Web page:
“We have started to adjust our catastrophe models to factor in the expected impacts of climate change until 2100. While we already have a robust quantification of QBE’s exposure to weather events, this refinement of our models can provide insights into the magnitude and timing of the impact that climate change will have on our business,” the insurer said this morning.

Reinsurance is likely to play a growing role in helping QBE to adjust its business to respond to climate change related risks.

The company acknowledged, “In the short-term, QBE will manage the high volatility of natural catastrophe claims by considering a wide range of event frequency and severity in our capital planning, and by deploying a comprehensive Group catastrophe reinsurance program.”

Ultimately QBE believes its products and services will face rising demand, in the face of rising climate risks.

Saying, “Over the long-term we anticipate that the physical impacts of climate change – even under scenarios consistent with the achievement of the Paris Agreement – will result in our customers seeking increased insurance for the protection of their assets and the services they provide.”

But there is also a threat to its business if climate related risks rise so high that areas of the globe become uninsurable, driving business way.

“We also recognise that over the longer-term, climate change will impact our customers and the communities that we serve,” QBE continued. “This may cause insurance premiums to become unaffordable, especially for customers in areas more exposed to weather-related events, potentially resulting in a loss of revenue.”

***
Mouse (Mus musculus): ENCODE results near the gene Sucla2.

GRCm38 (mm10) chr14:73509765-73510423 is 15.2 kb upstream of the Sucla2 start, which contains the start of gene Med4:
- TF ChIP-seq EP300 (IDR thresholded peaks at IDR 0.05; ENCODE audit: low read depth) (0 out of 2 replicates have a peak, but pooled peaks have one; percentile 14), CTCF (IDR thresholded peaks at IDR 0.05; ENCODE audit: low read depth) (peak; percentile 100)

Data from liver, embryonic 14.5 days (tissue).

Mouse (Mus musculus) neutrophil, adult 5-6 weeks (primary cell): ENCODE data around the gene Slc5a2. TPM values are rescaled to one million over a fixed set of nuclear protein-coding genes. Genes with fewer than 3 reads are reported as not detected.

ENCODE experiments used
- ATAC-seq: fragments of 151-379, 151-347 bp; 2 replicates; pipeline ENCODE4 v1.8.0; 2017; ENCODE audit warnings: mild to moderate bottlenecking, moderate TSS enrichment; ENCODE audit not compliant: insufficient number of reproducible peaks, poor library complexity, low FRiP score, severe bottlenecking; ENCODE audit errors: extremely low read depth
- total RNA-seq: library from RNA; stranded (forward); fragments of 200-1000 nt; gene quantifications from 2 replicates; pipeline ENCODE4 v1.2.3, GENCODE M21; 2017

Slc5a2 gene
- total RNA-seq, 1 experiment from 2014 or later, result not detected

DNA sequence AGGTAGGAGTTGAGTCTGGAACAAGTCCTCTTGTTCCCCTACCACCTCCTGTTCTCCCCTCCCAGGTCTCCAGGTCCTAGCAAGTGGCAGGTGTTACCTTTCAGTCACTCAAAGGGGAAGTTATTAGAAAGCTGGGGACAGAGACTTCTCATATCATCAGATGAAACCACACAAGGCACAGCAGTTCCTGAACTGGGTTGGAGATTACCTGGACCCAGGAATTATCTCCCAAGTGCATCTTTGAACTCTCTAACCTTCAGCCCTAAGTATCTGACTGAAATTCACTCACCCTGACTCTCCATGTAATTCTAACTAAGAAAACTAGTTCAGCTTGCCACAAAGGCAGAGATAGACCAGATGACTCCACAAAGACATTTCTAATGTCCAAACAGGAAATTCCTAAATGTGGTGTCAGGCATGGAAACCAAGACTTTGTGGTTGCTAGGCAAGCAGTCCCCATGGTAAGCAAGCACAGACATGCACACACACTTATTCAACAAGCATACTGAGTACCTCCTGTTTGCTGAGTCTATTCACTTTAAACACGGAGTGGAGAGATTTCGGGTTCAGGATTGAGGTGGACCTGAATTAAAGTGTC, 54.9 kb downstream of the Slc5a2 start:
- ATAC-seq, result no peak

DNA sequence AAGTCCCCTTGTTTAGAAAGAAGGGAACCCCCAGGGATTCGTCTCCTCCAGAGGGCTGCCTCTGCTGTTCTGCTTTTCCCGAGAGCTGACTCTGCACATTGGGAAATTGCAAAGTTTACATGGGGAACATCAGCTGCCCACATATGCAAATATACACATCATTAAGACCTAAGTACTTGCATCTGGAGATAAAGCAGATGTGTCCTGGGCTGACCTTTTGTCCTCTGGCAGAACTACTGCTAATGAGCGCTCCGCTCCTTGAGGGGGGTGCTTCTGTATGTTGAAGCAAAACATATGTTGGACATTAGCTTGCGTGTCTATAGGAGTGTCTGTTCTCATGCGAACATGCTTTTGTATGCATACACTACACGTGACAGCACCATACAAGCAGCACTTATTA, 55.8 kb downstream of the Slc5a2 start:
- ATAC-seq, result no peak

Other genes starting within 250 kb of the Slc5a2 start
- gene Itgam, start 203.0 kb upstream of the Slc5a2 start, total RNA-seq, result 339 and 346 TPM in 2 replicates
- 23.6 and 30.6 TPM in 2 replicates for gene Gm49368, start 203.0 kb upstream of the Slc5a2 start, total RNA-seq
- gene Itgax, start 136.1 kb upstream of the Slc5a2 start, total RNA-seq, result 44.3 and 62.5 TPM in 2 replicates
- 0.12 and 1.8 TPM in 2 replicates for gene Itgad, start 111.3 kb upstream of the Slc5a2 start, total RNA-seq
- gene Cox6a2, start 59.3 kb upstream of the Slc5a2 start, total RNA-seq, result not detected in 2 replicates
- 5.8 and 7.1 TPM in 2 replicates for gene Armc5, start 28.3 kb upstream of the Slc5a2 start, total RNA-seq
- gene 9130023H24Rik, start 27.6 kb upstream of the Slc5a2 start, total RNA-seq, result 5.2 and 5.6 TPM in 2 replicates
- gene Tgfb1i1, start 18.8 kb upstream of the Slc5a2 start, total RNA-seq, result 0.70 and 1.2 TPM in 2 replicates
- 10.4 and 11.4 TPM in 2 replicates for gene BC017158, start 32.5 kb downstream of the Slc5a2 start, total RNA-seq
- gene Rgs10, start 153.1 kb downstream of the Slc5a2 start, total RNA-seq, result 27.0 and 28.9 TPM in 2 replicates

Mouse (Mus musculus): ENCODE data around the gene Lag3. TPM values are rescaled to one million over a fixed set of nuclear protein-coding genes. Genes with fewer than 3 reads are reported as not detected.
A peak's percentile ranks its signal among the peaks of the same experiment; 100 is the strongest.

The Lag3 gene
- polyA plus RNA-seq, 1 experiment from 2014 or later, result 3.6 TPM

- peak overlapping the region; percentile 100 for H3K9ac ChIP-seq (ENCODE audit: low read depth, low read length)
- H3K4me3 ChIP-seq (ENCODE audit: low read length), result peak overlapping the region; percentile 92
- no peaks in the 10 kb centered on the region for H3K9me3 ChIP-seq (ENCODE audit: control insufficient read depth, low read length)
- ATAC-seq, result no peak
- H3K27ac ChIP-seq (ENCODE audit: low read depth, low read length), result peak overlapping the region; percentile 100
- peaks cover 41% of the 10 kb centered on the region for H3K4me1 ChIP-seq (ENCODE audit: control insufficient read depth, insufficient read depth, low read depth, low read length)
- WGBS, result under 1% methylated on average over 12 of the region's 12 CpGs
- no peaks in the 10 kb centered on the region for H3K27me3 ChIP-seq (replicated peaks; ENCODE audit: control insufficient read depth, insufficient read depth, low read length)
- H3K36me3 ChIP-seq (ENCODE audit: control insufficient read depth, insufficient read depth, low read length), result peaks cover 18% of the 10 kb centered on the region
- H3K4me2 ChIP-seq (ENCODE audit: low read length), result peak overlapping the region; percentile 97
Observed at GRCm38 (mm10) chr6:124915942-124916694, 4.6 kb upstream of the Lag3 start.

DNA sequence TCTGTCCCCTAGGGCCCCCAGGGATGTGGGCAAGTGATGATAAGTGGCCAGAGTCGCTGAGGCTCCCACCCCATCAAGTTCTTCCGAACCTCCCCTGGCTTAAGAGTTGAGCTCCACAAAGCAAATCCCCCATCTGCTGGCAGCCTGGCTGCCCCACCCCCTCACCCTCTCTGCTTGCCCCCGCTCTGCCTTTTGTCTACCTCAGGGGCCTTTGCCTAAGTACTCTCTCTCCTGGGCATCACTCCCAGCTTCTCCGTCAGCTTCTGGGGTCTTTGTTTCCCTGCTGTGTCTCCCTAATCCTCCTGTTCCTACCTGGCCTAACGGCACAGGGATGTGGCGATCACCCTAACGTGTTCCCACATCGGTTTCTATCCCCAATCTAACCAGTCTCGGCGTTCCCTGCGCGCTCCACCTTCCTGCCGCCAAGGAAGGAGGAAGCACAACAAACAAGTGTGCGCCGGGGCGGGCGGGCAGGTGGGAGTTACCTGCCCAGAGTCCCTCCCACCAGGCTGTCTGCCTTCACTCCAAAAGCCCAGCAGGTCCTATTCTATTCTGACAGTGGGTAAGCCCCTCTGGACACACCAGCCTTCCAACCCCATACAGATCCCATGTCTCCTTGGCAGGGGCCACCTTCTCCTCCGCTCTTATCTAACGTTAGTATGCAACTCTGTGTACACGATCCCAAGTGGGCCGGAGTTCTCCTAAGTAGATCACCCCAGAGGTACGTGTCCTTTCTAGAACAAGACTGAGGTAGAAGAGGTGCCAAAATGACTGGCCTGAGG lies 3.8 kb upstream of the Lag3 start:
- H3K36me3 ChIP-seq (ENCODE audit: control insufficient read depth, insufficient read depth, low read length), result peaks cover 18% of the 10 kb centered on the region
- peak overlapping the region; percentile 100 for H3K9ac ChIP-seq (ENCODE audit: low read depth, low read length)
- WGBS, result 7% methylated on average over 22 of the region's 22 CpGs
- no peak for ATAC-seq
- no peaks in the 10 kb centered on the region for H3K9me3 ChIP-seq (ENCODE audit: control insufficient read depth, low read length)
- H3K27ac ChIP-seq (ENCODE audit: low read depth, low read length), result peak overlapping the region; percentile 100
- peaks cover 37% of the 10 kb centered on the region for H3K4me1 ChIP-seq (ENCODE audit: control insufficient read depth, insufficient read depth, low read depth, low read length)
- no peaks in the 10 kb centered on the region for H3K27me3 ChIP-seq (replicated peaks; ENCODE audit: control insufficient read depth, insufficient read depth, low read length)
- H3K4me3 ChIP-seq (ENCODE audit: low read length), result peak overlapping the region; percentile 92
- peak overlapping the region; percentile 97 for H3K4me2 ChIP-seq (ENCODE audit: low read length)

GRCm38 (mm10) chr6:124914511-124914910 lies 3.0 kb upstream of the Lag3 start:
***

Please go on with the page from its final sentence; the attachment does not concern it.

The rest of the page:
“In order to address this risk, QBE is engaging with external stakeholders, including national and local governments, to encourage adaptation and resilience measures against weather-related events.”

QBE said that it will continue to adjust its catastrophe risk models to account for climate change related factors, as it looks to both better understand their potential impacts and also to keep its product offering aligned with risk factors and relevant for its customers as well.

CEO of QBE Pat Regan is quoted as saying by the Sydney Morning Herald this morning, “Whatever your more broad thoughts on climate change are, the evidence is clearly there that the frequency and severity of weather events is increasing over time.

“The evidence is there for all to see that the amount of weather events globally, not just in Australia, is consistently rising and most of the worst years on record have happened in the last 10 years.”

QBE is just the latest major insurer to ramp up the tone of language it is using in relation to climate change and its impacts on insurance affordability.

Its research into hurricane and tropical cyclone trends suggests a heavy burden for the industry in decades to come, while more locally the recent loss experience in its home country of Australia also suggests the affordability of insurance will drop, as premiums are likely to have to rise.

Reinsurance providers are going to be key to large insurers ability to absorb more frequent and higher catastrophe or weather losses, but the costs there are going to have to rise as well.

Making efficient reinsurance capacity from the capital markets perhaps even more attractive as an alternative and diversifier for the growing reinsurance needs of major insurers, albeit at the higher rates that will be charged as loss activity rises.